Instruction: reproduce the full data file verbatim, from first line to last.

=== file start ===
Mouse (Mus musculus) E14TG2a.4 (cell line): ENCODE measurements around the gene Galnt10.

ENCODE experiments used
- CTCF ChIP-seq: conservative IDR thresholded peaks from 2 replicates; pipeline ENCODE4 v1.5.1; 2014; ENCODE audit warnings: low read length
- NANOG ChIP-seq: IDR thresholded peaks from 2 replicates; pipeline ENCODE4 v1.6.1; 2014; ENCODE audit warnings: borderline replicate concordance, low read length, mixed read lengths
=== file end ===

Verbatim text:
Mouse (Mus musculus) E14TG2a.4 (cell line): ENCODE measurements around the gene Galnt10.

ENCODE experiments used
- CTCF ChIP-seq: conservative IDR thresholded peaks from 2 replicates; pipeline ENCODE4 v1.5.1; 2014; ENCODE audit warnings: low read length
- NANOG ChIP-seq: IDR thresholded peaks from 2 replicates; pipeline ENCODE4 v1.6.1; 2014; ENCODE audit warnings: borderline replicate concordance, low read length, mixed read lengths